Stakeholders consider the move important as new devices and treatments generally aren’t widely used until the US government authorizes payments for Medicare and Medicaid patients.
New technology doesn’t really begin to change an industry landscape until someone is willing to pay for it, and AI in healthcare is no exception.
To wit, a recent article at Wired notes that the US Centers for Medicare & Medicaid Services (CMS) “recently said it would pay for use of two AI systems: one that can diagnose a complication of diabetes that causes blindness, and another that alerts a specialist when a brain scan suggests a patient has suffered a stroke.”
While that’s of obvious significance for Medicare and Medicaid patients, the article also points to the importance the move could have for the systems’ wider use.
“(N)ew devices and treatments generally aren’t widely used until the US government authorizes payments for Medicare and Medicaid patients,” the article explains, adding that “(p)rivate insurers often take their cues on whether to cover a new invention from CMS, although they usually pay higher rates.”
One of the systems, called ContaCT, from San Francisco startup Viz.ai, “is installed in a hospital emergency department to alert a neurosurgeon when algorithms see evidence on a CT scan that a patient has a blood clot in their brain.”
The other system consists of software called IDx-DR, created by Digital Diagnostics of Oakdale, Iowa, which analyzes photos of a person’s retinas to diagnose diabetic retinopathy, a complication of diabetes that can cause blindness.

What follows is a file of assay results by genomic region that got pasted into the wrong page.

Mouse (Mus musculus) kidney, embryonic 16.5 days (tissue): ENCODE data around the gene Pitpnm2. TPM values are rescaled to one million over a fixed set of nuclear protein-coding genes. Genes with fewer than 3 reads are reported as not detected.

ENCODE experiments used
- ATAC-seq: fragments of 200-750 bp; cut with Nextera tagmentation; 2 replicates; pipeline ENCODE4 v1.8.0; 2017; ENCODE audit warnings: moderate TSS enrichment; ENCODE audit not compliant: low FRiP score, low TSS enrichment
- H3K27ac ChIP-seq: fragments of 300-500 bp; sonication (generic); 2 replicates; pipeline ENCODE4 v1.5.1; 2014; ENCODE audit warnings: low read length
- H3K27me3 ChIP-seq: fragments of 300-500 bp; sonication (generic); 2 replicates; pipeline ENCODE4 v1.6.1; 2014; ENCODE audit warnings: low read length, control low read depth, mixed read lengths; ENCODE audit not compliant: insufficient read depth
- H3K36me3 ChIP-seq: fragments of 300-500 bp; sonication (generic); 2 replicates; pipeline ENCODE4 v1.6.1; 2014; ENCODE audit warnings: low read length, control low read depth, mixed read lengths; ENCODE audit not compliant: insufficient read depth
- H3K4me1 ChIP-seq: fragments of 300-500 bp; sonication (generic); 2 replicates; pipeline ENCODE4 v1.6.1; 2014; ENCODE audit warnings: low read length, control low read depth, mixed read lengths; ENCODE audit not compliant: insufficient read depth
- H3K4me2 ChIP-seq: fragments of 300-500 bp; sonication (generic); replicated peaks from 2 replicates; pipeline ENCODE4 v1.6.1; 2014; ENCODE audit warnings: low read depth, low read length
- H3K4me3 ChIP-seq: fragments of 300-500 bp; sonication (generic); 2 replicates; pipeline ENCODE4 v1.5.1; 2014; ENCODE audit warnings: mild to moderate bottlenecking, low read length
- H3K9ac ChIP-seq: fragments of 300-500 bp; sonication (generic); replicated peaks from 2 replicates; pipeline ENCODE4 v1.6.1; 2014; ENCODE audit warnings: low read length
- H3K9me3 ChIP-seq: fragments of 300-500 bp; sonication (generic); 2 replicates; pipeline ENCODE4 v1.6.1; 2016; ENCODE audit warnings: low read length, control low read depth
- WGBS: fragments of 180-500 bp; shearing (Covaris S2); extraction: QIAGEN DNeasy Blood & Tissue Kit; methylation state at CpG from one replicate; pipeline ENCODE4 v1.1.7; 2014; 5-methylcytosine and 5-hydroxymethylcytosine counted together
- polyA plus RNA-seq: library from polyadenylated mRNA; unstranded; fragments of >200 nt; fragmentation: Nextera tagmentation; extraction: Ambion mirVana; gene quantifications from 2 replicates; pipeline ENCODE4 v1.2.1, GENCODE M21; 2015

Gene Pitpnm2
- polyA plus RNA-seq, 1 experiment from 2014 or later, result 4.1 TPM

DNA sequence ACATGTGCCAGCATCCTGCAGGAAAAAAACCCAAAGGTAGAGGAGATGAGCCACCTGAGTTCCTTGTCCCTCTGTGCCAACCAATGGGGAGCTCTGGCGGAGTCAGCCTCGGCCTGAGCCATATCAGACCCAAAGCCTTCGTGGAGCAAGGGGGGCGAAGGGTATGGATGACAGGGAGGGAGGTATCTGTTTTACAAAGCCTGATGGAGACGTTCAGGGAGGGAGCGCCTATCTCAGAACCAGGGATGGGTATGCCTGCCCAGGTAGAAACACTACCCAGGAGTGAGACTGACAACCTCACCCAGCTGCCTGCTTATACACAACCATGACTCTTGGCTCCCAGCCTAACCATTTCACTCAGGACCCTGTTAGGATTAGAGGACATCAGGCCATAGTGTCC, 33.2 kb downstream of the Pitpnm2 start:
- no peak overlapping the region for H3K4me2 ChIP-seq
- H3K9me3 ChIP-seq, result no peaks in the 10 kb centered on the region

“This is very important for everyone in AI,” said ophthalmologist Michael Abramoff, the CEO of Digital Diagnostics. The proposal to pay for IDx would also cover other AI tools that diagnose diabetic retinopathy.
While the two cases are encouraging for developers aiming to get their new AI tools approved for payment by CMS, they also demonstrate the myriad complexities that come into play as policymakers which new systems are worth supporting.
According to the article, the agency determined that the ContaCt software was worth supporting because of evidence that if significantly improves stroke treatment, while “IDx was the first AI product approved to diagnose disease, a clinical call previously made only by human physicians.”
“Diabetes is an epidemic, and diabetic retinopathy is a leading cause of blindness,” noted one provider who is already using IDx with patients. “Hopefully, new reimbursement models will enable this technology to propagate much faster.”